Satellite images of Kranji woodland show over 8ha of forested land cleared since last March.

This is almost half of the site slated for the future Agri-Food Innovation Park – the park is the size of 33 football fields – and more than 10 per cent of the 70ha woodland.

Developer JTC Corporation told The Straits Times on Tuesday that the “erroneous” clearing started last December, before environmental assessments were complete.

When contacted, JTC told ST it is still investigating.

Green patches totalling at least 8ha – or 11 football fields – were cleared by Jan 25 this year, according to satellite Sentinel-2B, used as part of the European Union’s Copernicus earth-monitoring project.

Data on Global Forest Watch – a monitoring service run by the World Resources Institute that uses satellite data – also revealed forested land disappearing from March last year.

In addition, photos on Google Street View showed a sign saying “proposed site clearance and earth works at Kranji Road for Plot 9” at the deforested land next to Kranji Road last September.

On Tuesday, a JTC spokesman said the mistake was discovered on Jan 13, over a month before aerial images of the deforestation were posted on social media last Sunday.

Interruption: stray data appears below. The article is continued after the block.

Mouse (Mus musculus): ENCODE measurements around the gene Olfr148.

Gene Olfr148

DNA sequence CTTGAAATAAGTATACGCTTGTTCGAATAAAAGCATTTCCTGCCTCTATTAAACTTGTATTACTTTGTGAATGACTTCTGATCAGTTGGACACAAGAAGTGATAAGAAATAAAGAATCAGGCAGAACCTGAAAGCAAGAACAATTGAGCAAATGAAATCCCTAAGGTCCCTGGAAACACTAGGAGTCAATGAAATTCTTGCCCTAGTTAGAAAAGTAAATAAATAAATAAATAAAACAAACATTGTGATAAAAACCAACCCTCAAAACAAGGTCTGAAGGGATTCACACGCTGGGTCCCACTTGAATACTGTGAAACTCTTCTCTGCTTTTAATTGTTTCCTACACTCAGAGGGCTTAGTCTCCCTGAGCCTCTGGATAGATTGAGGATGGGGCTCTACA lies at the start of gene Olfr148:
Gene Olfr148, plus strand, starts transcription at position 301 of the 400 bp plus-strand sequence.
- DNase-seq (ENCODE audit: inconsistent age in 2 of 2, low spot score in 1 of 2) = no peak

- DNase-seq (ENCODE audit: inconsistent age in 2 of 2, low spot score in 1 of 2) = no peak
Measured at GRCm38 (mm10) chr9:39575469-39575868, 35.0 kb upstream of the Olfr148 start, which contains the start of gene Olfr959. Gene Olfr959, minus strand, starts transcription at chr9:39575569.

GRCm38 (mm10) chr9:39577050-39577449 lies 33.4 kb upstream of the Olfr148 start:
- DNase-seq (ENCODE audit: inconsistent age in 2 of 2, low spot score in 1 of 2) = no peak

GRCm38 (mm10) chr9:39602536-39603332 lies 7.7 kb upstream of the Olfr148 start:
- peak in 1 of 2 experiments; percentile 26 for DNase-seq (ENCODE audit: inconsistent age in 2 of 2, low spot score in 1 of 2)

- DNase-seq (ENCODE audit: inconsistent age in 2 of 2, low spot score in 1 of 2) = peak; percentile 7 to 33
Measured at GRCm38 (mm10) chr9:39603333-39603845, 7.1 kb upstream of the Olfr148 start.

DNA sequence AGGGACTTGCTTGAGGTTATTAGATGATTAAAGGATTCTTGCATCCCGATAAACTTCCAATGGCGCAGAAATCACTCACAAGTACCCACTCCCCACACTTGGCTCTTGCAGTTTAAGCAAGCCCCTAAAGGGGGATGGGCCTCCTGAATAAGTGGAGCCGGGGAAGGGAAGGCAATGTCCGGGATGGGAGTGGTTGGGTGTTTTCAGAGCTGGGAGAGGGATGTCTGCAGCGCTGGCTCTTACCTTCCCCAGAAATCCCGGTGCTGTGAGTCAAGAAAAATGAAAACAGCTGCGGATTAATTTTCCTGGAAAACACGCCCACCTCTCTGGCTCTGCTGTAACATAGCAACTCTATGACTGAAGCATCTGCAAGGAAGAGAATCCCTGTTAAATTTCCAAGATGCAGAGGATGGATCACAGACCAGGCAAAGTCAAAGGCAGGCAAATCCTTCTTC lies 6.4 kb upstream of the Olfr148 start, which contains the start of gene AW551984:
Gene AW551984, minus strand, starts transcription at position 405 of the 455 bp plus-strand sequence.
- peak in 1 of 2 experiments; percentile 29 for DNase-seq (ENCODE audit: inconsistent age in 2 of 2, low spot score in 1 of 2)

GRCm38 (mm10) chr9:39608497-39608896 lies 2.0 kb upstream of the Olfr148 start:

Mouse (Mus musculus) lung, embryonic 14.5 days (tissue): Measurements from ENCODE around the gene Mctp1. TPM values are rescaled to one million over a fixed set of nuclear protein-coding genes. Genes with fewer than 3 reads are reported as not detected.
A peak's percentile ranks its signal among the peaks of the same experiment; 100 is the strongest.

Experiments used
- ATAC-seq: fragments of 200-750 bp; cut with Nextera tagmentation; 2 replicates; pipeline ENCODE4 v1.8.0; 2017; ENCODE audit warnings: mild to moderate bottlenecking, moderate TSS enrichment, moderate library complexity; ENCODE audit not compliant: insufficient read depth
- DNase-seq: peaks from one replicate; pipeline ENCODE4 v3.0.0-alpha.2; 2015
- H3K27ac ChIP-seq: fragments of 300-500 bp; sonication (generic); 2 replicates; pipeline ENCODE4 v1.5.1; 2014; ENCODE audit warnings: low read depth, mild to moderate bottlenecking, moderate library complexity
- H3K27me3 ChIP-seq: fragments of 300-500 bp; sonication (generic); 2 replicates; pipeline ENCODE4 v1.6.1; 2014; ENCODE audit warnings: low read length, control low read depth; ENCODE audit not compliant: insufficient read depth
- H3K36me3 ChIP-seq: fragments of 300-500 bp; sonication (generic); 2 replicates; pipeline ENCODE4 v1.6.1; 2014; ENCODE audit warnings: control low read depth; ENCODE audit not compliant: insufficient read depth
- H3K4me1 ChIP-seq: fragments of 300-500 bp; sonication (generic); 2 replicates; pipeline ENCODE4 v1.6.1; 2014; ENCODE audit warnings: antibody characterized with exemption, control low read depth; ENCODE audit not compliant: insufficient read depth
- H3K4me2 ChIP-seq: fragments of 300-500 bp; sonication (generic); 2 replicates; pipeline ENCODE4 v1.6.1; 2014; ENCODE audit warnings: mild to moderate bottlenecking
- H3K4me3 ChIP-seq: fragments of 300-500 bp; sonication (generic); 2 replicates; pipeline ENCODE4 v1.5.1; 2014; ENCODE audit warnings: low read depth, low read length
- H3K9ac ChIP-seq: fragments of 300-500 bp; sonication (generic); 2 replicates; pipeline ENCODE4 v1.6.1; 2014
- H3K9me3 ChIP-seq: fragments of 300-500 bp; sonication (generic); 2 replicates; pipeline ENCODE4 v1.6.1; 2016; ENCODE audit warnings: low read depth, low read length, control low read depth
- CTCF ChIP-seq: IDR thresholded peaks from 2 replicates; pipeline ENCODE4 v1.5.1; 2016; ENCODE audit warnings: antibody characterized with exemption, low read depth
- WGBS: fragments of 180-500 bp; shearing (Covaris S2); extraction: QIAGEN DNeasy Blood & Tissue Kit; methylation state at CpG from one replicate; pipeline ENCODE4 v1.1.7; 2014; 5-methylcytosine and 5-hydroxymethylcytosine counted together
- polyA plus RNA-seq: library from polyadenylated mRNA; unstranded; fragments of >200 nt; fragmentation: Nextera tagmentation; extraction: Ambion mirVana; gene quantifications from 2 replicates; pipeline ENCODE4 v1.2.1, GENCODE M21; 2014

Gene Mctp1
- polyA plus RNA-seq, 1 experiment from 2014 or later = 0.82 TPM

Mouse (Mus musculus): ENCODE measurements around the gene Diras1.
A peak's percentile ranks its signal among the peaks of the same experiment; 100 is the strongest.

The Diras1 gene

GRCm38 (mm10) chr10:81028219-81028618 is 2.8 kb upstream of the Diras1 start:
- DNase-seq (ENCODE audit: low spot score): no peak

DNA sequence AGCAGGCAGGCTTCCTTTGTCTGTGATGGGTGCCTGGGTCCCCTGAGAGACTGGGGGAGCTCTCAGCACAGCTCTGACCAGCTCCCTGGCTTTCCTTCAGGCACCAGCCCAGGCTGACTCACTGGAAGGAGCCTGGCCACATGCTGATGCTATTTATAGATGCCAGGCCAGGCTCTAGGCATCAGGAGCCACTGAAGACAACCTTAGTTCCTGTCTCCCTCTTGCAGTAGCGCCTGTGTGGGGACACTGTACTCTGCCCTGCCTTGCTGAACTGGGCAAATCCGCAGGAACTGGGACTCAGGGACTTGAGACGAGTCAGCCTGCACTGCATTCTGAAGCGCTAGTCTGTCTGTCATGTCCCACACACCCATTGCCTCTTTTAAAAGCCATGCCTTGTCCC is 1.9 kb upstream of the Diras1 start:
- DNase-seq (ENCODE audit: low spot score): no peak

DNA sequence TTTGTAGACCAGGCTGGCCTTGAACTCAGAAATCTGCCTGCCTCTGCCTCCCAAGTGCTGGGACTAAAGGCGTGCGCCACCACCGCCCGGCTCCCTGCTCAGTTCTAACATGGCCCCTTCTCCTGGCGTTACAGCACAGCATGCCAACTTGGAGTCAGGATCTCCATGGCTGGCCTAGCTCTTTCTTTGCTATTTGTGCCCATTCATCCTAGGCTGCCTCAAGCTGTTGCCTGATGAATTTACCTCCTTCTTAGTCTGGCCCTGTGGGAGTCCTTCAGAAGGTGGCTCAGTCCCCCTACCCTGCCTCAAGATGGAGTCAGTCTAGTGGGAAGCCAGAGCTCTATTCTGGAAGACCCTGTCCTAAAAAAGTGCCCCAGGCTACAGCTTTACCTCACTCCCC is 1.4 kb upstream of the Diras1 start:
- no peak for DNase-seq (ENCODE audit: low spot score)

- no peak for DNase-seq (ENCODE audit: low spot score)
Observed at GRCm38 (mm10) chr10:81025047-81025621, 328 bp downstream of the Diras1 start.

JTC added that an environmental specialist was engaged to carry out a biodiversity baseline study last December to work out an environmental monitoring and management plan for specified plots of land within the area. These were expected to be completed in April.

Following these assessments, the statutory board said, it had “plans to engage key stakeholders, including nature groups, to discuss its development plans”.

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On discovering the error on Jan 13, JTC ordered all clearing works to stop and issued a stern warning to the contractor, it added.

According to a book published by Nature Society (Singapore) titled The Green Rail Corridor, the forested area cleared for the park is part of Kranji Woodland-Scrubland, spanning about 70ha.

A survey of the rail corridor found 47 species of birds – a mix of resident and migratory species – which account for 12 per cent of the total number of species recorded in Singapore.

On Tuesday, the National Parks Board said it was investigating the unauthorised clearance.

Under the Parks and Trees Act, it is illegal to fell a tree with a girth exceeding 1m growing on any vacant land, whether within or outside a tree conservation area, except with the board’s approval.



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